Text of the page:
Picks from the Pews: “Love Will Keep Us Together”

These notes are intended for distribution to members and friends of the Kirk of Kildaire Presbyterian Church family. While effort is made to give credit for work done by others, the notes may use material for which appropriate credit is not given. Also, the notes may differ from the actual sermon as it was delivered. Remember, sermons are meant to be preached and are therefore prepared with the emphasis on verbal presentation; the written accounts occasionally stray from proper grammar and punctuation.

1 Corinthians 13

No doubt you know this text well. When you hear this text, what pictures come to your mind? I think I know. I know what comes to my mind. Weddings: white dresses, rented tuxedos, bouquets, unity candles, brides, bridesmaids, and all of that.

So some you might be surprised to learn that these words were not spoken at a marriage ceremony in the early church—Paul did not have weddings in mind at all when he penned this in his letter…

Rather these words arose out of a pastoral crisis… a crisis and controversy in the church so deep that it threatened to divide and destroy the life of that young, adolescent church before it even got off the ground.

So let’s understand why Paul wrote those beautiful words:  The Corinthian Christians seem to be having an old fashioned church fight.

Of course some good things come out of church fights… a friend pointed out to me that if we wouldn’t have any letters from Paul if it weren’t for fights and controversy in the early church! Which is another good reminder how God CAN and DOES bring good out of difficulty. Where would we be without those letters?

So what were our Corinthian brothers and sisters fighting over?

It seems they are enjoying one of the oldest church fights known to Christians: they are in the midst of worship wars:  worship wars over use of tongues in worship… expressive worship… fighting over  how much time to give to the prayer and how much time to give to the preaching. High liturgy and scripted worship or spontaneous worship. Fighting over whether clapping is okay or not?

 Whether you should wear coats and ties or polo shirts or shorts to worship?

Praise songs or not? Organs, guitars, drums, dancing – are they okay? Screens in the sanctuary or bulletins? (well, I added those last few ones! To help you get the point)

He is writing what looks to me to be a bunch of Christians who have locked down their views and positions on what is right and wrong… and few are willing to budge on their firmly held positions and prejudices.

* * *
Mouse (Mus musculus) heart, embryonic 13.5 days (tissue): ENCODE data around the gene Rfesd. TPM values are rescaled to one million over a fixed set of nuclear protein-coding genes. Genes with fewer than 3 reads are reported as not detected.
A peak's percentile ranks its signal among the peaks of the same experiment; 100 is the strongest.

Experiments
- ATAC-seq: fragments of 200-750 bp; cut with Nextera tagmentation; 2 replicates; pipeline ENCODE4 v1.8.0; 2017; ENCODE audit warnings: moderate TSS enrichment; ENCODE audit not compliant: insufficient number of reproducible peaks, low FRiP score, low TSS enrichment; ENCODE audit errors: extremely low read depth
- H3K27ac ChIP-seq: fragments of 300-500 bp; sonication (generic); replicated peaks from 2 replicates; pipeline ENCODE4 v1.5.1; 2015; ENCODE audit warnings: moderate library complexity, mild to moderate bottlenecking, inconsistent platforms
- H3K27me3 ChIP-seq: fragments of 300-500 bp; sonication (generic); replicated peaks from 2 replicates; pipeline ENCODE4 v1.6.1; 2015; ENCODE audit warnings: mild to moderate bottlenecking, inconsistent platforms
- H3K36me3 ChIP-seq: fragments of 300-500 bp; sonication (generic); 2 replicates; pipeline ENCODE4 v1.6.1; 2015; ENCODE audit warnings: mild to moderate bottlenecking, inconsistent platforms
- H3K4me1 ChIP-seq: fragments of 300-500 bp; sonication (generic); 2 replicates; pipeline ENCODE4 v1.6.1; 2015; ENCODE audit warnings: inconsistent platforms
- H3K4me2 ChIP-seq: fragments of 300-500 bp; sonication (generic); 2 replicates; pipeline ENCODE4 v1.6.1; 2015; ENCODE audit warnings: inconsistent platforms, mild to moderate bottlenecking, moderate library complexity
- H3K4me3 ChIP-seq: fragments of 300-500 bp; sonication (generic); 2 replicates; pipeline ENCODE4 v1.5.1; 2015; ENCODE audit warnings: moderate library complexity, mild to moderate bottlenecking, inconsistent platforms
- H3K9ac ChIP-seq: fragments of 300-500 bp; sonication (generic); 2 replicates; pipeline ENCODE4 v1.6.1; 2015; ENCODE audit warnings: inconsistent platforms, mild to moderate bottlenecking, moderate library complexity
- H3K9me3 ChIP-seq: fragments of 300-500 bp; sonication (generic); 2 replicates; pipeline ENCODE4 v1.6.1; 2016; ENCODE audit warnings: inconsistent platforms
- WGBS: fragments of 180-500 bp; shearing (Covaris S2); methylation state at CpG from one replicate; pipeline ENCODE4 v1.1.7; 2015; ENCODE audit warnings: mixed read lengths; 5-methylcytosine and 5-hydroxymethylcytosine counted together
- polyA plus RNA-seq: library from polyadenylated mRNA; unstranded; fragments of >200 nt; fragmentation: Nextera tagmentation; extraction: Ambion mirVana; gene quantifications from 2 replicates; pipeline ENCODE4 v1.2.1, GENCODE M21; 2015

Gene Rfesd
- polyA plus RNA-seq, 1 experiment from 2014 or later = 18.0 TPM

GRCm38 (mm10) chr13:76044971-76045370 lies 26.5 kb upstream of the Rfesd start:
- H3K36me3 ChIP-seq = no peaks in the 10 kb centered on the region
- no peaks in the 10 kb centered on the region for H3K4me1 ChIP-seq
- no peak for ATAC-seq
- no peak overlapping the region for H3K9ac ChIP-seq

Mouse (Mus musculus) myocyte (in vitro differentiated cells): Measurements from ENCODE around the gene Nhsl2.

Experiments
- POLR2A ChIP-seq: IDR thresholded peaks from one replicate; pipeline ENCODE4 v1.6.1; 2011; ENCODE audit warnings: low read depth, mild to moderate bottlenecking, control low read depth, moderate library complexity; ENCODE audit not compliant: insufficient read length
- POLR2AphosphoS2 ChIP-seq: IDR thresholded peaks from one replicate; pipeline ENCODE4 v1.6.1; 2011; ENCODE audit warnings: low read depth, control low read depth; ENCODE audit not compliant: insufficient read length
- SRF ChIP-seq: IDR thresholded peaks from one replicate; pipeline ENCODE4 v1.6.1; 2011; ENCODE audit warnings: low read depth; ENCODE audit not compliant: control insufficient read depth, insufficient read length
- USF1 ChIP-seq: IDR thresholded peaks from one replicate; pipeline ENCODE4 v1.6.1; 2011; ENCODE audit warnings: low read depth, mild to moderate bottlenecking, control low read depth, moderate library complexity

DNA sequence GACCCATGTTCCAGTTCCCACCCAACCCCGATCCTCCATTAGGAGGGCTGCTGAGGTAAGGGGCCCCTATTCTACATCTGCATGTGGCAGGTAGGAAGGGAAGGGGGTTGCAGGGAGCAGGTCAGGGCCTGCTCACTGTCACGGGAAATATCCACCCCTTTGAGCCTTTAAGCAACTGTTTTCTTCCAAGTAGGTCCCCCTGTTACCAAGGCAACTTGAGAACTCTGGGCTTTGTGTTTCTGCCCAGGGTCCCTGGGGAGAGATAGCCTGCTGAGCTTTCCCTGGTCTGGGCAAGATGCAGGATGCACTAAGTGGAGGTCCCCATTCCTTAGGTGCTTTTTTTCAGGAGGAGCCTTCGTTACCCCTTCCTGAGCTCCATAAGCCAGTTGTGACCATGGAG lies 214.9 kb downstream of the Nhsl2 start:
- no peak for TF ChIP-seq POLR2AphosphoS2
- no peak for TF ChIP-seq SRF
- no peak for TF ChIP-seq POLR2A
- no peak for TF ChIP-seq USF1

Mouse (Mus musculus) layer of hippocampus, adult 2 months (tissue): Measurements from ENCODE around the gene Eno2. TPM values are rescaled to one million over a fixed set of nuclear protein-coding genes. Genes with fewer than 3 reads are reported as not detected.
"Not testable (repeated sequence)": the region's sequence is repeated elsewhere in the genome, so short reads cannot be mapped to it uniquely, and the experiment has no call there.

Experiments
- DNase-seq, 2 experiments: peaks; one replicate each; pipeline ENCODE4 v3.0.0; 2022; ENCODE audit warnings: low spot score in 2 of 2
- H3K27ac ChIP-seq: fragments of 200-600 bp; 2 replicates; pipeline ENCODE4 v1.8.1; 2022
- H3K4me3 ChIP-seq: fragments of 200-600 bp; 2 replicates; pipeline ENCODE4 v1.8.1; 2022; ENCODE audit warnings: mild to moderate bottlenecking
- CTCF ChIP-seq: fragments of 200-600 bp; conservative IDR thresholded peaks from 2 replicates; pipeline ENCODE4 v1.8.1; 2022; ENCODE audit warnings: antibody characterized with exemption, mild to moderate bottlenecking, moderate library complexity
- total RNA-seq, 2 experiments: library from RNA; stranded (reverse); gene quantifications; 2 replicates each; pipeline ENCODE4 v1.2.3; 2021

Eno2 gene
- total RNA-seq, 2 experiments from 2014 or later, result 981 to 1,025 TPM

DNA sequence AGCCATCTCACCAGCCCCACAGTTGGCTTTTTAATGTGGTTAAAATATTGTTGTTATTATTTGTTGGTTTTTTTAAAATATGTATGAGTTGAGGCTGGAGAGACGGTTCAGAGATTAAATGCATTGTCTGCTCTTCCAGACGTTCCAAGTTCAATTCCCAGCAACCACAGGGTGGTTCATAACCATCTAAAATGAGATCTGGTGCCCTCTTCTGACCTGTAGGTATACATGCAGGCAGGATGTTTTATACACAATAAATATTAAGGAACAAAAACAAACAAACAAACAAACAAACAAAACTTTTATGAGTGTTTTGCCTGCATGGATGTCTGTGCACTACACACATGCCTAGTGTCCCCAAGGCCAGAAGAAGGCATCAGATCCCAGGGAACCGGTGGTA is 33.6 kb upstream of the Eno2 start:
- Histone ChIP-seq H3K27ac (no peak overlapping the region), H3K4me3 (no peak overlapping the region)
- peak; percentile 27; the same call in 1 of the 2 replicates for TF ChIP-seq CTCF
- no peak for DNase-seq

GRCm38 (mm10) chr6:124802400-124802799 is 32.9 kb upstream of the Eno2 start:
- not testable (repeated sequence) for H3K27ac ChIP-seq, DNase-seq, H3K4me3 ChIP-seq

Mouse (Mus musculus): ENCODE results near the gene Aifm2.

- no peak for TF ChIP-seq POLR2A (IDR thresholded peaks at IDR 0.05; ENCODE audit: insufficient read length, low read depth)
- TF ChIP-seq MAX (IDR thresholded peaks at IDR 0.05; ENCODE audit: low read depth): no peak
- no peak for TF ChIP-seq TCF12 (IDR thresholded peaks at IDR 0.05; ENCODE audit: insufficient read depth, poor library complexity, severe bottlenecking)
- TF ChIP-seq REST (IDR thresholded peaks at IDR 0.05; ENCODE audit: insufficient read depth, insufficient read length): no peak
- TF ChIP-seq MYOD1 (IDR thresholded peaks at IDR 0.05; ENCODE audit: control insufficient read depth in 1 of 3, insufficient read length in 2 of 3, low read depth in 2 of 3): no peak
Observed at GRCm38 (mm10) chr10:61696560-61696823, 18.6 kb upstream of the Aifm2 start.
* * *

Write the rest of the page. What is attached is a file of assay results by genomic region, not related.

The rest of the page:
It’s a trap we seem to fall into quite a bit.

I think of a sad story I heard of two women who encountered each other in a working class town about 100 years ago. Jean worked in a local bottling factory and attended a Bible class for working girls; Helen was the wife of a local Presbyterian minister and the Bible class leader. They both believed in God and longed to be faithful Christians, but they disagreed about the right ways to express their faith. Jean loved to dance: in the midst of her difficult and toilsome existence, dancing was a source and expression, of friendship, excitement and pleasure. Helen believed that dancing was dangerous-even wicked. She told Jean that she must choose, for she could not have both Christ and the dance. Jean replied that she could not give up the dancing. “then” said, Helen, ‘you must lose your soul.” Very soon after, Jean contracted smallpox and died. [1]

I think this is the kind of attitude Paul was encountering in the church in Corinth… it was an attitude that led to people fighting over whose gifts are God given gifts… and whose are not… they are fighting over theology, ideology and leadership.

Today they likely would have been fighting over politics too—posting all of their feelings on facebook or blogs.  Thank God they didn’t have the internet or facebook—they never would have made it.

And it is becoming in the words of the great North Carolina theologian Barney Fife: “a mess.”

Be honest now. Are you surprised by their behavior? Have you ever seen any Christian acting this way?

I’m not surprised… at all– not after growing up in the church… not after over 30 years of ministry in 6 congregations… not after serving congregations with great diversity of members…  not after 5 years of serving on the Committee on Ministry and working with conflicted or stressed out congregations… I’m not surprised at all that Paul discovers this church having all sorts of difficulty… and division.

So I say, let’s give the Corinthians a break. Let’s cut them some slack.

Because this is what happens when God puts you in a church filled with people who have all sorts of wonderful gifts and passions and ideas and a variety of ways to express faith. Life gets interesting! And sometimes messy.

We all know that life together in any diverse group is difficult… especially when everyone thinks they are right.

Everyone is fighting over whose contributions are more important and should be recognized. Today they would be fighting over which mission or ministry or program or group in the church is most important. And you know the answer: it is whatever ministry or mission or program or group you care about the most!

This seems to be what Paul saw when he visited the church in Corinth. A church filled with egos and spiritual pride.

So, what is Paul to say to Christians behaving badly?

First he seems to say: Grow up. It is time to grow up. You heard him say it, didn’t you? He told them, “When I was a child, I spoke like a child, I thought like a child, I reasoned like a child; when I became an adult, I put an end to childish ways.”

Implying, it is time for you to do the same thing. It’s time to put an end to your childish ways.